Feminist Games

quo magis speculativa, magis practica

Category: gender

research notes: rust

for those not in the know:

Rust is an Early Access survival game on Steam, created by Facepunch Studios. We also make Garry’s Mod, which has sold over 5 million copies. Rust was inspired by games like DayZ, Minecraft and Stalker. It is a multiplayer game where you and other players are attempting to survive through the awful conditions, where humanity has been reduced to cavemen. Rust’s world is harsh. The environment is not kind. Bears and wolves will chase and kill you. Falling from a height will kill you. Being exposed to radiation for an extended period will kill you. Starving will kill you. Being cold will kill you. Other players can find you, kill you, and take your stuff. Fortunately for you, you can kill others and take their stuff. Or maybe you can make friends and help each other survive, using the game’s building tools to create a safe haven? We just make the tools, and allow the community to express themselves. They’ve made incredible things so far. (source)

day one

first ~15 minutes

*randomly chooses server with 0 players on it, advertised as no-mod/vanilla, noob-friendly*
spawn in total darkness, try to take inventory of items loaded in my hotbar: rock, bandages/health pack, torches
press 3 to start burning torches, walk to nearby cliff face, try to interface by clicking it, nothing happens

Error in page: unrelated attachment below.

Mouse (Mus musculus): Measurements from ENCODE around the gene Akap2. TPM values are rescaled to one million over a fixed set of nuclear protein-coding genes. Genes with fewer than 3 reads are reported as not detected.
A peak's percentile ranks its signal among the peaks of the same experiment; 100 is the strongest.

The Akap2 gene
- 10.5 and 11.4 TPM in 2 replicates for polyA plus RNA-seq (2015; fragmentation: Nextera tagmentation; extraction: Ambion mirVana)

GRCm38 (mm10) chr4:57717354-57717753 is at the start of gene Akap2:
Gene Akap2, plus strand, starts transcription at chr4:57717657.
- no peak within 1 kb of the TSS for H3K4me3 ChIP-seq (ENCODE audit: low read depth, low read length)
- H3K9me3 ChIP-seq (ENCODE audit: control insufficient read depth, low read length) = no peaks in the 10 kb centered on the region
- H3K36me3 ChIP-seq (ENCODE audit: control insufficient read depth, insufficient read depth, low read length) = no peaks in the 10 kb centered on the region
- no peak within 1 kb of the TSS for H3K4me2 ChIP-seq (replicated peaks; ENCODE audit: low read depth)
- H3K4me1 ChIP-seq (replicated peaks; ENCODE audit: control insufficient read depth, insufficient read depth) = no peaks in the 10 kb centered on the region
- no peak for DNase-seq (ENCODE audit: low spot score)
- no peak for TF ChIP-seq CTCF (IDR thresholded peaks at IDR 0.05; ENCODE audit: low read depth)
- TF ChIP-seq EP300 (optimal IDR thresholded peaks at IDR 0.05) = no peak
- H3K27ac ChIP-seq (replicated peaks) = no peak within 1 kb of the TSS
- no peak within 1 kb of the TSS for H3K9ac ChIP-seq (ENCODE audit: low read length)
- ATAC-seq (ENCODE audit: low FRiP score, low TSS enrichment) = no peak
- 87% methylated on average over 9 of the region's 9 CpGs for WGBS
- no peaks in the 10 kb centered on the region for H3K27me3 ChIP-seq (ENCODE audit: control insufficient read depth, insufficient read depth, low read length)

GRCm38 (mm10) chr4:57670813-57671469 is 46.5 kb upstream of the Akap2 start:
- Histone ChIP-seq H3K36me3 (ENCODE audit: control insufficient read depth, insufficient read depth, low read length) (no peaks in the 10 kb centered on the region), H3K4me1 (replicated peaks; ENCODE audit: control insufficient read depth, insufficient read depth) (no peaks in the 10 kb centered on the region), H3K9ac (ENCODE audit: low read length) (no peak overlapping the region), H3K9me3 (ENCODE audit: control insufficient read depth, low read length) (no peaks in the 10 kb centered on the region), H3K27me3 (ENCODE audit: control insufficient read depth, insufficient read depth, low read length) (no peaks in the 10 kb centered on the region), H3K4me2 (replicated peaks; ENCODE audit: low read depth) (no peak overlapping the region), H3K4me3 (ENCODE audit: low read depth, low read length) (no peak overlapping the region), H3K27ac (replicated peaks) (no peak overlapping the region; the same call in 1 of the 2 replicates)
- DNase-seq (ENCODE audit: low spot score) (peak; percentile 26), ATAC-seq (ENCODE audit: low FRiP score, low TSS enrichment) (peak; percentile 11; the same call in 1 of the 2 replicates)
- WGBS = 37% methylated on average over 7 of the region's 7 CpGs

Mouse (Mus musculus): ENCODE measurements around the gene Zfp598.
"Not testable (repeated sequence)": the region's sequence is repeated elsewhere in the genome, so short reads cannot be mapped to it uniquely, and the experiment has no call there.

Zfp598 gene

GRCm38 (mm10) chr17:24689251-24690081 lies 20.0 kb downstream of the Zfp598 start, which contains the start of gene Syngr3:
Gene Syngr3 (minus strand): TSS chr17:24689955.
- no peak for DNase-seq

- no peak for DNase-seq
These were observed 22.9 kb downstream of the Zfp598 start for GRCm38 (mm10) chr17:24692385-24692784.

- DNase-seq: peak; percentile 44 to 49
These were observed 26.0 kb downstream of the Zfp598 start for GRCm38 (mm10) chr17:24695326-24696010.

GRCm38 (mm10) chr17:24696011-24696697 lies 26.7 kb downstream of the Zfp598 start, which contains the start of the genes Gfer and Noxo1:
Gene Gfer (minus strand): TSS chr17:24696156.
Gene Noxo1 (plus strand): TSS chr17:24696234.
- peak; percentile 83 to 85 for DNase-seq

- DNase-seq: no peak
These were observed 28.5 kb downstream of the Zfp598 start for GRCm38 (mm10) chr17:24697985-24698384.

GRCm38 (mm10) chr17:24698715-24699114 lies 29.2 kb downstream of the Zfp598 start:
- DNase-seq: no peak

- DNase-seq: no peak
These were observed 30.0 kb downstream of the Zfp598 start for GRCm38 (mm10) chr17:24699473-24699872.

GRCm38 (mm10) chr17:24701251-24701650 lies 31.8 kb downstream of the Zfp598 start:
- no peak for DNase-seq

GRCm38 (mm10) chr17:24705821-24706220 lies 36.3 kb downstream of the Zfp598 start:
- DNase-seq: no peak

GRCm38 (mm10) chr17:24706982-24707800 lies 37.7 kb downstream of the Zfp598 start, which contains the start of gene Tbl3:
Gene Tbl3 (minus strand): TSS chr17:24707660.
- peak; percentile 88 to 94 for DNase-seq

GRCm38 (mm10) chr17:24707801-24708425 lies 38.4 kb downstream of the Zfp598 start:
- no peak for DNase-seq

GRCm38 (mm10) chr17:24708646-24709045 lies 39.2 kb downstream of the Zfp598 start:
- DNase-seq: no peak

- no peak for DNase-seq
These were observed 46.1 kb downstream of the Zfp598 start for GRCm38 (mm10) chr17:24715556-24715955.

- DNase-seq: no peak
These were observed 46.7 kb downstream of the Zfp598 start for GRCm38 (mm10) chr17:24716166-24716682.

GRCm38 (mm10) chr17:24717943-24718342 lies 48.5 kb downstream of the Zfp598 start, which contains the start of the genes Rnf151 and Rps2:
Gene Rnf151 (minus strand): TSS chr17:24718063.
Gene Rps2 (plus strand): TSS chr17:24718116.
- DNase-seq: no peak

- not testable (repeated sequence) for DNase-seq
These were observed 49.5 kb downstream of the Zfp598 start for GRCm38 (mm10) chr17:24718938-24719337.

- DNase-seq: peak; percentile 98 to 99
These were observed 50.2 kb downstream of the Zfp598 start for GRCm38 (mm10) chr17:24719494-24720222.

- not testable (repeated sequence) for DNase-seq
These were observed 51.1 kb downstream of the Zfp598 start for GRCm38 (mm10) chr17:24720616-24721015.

open settings menu, consult controls guide, close guide with no better understanding of what to do or how to do something
stumble around in the dark, jump on rocks, stumble across an area and begin to hear clicks of a geiger counter, search for source of sound, discover nothing, afk until daybreak.

Fuck this game. Read the rest of this entry »

conceptual skeleton

Foreclosing Possibility in Virtual Worlds:
An Exploration of Language, Space, and Bodies
in the Simulation of Gender and Minecraft

(link to pdf)

This thesis is a textual analysis and discourse analysis that examines the social and programmatic construction of the videogame Minecraft by interrogating how code, design, and fan modifications limit and facilitate play in and outside the game. This thesis will argue that the constitution of gender—and subjectivity, more broadly—is reflected in the language, space, and bodies that shape the boundaries of the virtual world. What makes a player “cyborgian” when they embody a virtual avatar may have less to do the abstraction of agency into a computerized self and more to do with the way in which humans create and maintain conduits to exist between worlds that are both digital and material.